I started to become a beer snob around the age of 18 when I got tired of all the average 'swill' that as a youngster me and my circle of friends consumed sitting around bonfires, playing music, telling stories and letting life grow as my taste buds did... So first a little education on beer by the German purity law of 1516 states that only Barley,water, hops (the main preservative, next to alcohol) and yeast are the ingredients of beer...or a fine was given to lawbreakers!! These days beer is made up with a slew of adjuncts (additives) many for their taste differences, but often cost factors as well. Wheat is one of the most common additives/style beer....used mostly for summer ales and fruit beers.
First let me clear up a few facts that many beer consumers do not know.
There are only 2 general classifications of beer. ALES AND LAGERS.
Most styles of beer fall under these 2 classifications.
An ale is a beer that's yeast ferments at/around room temperature (around 69 deg.F) and the yeast is top fermenting...meaning exactly that, the yeast works its magic fermenting the sugars and bubbling (reproducing) at the top of the tub/vat or whatever fermenting vessel the brewer uses.A lager is a beer that's yeast ferments at the bottom and is done at colder temperatures (usually around 48 deg.F.) and takes longer to make.
A HUGE % of the commercial American market is a generic american lager style ,
(i.e. Budweiser,Coors,miller,michelob,strohs,bush,,..Etc)
its a very light flavored, over commercialized beer that usually lacks differentiation from each other. quoting Charles Papazian's Joy of homebrewing..'specifically one might refer to the flavor as a very light flavored pilsner beer.' (Heineken, Pilsner Urquell)Dont get me wrong, there are subtle dissimilarities.
Believe it or not, light American lagers became largely popular around and between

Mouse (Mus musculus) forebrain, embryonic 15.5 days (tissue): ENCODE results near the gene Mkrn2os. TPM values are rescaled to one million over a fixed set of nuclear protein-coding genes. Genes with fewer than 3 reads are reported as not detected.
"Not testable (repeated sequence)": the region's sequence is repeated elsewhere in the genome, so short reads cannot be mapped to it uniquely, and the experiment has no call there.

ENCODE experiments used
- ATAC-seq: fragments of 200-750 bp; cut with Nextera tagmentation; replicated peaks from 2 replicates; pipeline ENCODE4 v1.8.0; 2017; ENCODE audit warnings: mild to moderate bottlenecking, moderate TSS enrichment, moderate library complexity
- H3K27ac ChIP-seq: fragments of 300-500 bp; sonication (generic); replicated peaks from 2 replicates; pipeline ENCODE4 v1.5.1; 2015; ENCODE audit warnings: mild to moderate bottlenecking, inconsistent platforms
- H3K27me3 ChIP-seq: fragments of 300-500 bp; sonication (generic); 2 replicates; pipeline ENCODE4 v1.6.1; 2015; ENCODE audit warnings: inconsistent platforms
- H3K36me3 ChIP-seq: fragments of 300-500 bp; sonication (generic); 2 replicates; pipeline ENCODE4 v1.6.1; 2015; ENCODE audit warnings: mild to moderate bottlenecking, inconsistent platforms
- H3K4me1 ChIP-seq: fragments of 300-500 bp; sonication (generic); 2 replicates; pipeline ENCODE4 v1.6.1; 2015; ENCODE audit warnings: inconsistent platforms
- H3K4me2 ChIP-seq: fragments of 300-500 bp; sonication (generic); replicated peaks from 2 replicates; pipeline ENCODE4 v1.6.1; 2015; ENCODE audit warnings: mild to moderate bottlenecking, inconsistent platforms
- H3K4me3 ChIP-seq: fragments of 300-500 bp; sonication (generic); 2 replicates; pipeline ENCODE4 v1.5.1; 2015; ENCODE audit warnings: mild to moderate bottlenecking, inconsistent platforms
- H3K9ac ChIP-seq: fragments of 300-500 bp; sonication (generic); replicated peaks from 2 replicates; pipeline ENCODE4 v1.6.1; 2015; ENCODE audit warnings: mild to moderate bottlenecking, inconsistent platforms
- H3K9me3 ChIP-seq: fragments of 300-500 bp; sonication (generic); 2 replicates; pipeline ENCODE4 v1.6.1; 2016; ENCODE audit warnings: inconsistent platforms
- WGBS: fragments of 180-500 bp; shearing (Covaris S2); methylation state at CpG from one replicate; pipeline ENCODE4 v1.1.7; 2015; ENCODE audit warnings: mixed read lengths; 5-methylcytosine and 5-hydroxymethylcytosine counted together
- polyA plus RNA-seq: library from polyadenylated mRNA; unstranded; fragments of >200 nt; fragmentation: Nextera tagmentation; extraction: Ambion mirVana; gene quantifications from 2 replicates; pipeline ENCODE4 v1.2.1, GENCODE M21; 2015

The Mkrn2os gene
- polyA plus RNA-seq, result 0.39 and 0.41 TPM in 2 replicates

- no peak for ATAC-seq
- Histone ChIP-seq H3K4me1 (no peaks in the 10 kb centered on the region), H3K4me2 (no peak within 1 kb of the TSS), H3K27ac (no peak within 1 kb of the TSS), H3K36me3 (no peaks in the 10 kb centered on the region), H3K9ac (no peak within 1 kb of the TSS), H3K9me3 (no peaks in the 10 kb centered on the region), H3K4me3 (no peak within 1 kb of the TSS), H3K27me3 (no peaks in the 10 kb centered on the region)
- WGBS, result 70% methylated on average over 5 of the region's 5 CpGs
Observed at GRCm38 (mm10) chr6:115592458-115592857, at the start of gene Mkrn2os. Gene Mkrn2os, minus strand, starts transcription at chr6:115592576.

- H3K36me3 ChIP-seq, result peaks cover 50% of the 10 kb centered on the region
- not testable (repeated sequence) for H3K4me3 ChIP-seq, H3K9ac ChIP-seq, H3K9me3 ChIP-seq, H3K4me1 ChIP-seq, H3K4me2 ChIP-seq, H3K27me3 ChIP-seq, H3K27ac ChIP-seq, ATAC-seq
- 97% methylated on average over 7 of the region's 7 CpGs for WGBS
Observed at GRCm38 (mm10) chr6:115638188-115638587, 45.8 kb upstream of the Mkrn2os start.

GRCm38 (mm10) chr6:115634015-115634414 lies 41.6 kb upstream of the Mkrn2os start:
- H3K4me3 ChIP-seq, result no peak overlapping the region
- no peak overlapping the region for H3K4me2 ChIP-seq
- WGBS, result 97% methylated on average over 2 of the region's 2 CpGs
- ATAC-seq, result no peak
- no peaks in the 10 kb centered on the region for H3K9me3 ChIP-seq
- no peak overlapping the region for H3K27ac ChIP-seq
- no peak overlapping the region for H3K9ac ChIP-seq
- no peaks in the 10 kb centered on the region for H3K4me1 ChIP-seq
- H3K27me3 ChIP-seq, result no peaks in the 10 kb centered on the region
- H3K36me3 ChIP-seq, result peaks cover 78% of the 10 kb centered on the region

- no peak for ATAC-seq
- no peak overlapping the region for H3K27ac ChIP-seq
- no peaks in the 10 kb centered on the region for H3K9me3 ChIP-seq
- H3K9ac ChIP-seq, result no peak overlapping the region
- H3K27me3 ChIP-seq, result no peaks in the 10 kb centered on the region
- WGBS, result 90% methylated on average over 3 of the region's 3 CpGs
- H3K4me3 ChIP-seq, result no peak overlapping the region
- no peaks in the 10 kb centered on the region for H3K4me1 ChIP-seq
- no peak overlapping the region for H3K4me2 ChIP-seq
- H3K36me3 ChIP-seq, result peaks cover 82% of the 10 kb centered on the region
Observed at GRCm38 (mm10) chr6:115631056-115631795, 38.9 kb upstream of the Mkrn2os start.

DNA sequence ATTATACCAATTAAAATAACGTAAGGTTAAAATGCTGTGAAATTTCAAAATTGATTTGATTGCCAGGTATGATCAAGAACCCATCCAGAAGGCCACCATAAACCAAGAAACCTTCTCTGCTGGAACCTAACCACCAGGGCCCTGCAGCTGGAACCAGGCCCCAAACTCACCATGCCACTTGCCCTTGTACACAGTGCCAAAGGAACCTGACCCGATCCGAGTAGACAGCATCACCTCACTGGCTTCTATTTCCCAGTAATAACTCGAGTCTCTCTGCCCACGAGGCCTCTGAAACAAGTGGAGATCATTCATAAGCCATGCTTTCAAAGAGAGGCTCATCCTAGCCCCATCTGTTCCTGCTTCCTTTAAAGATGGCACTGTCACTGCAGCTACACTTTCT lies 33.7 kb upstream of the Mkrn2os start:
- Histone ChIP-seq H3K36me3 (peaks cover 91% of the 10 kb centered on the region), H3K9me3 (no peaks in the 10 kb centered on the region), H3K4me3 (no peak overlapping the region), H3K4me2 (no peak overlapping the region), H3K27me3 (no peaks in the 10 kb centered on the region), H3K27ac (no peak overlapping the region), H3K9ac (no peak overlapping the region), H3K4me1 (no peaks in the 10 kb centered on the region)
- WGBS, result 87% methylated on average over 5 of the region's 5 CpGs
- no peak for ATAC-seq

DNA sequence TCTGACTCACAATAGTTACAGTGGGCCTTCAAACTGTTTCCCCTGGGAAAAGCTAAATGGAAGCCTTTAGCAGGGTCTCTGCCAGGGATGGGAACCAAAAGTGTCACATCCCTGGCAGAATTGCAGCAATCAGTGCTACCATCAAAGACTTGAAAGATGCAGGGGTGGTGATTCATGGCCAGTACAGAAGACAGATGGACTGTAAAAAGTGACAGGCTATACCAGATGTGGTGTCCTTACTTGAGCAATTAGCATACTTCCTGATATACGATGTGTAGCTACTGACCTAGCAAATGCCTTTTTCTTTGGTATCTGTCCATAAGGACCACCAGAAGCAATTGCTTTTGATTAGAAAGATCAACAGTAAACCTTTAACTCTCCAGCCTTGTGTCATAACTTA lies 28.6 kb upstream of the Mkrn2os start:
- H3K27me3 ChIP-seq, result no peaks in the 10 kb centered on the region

prohibition/WW I and WWII as well as the increase of cheaper adjuncts like rice (used to make Bud and Coors) as well as corn, a native american crop...there are several reasons that this came about.....but i liked this quote from Mr.Wizard .

Although barley isn’t a common food source for humans, it is a major
livestock feed source. Barley for beef or barley for beer? In times of war
barley for beef was more important.
Another key event during World War II was a large swing in the
beer-drinking demographic. Young men were drafted for the war, and many young
women were recruited for building the American war machine and worked in
factories. Women, who tended to prefer lighter beers, soon became a very large
part of the American beer-drinking market. Many beer historians tie the
lightening of American beer flavor, particularly hopping rates, to this great
change in beer drinking. After the war ended the American palate was drastically
changed. The bland trend was not reserved for beer alone. American food in
general was bland, perhaps because Americans were accustomed to bland foods
during war-time rationing.

this proved to be a GOOD thing for commercial brewers ....and since many of the consumers of these beers couldn't tell the difference, things pretty much stayed the same.
Though a very fresh COLD american and/OR pilsner is quite enjoyable on a hot summer day, its not very often you will catch me drinking one of the american style pilsners (i mean American lagers), let alone brewing one. (there are political reasons that influence my decision as well.....) There are some excellent lagers out there though, my favorites being German Octoberfest, strong winter lagers, Bocks (often represented by a goat to symbolize STRENGTH) and TRUE ice beers called Eisenbocks not to be confused with commercial ice beers that are really only a legal loophole to sell stronger beers in the U.S.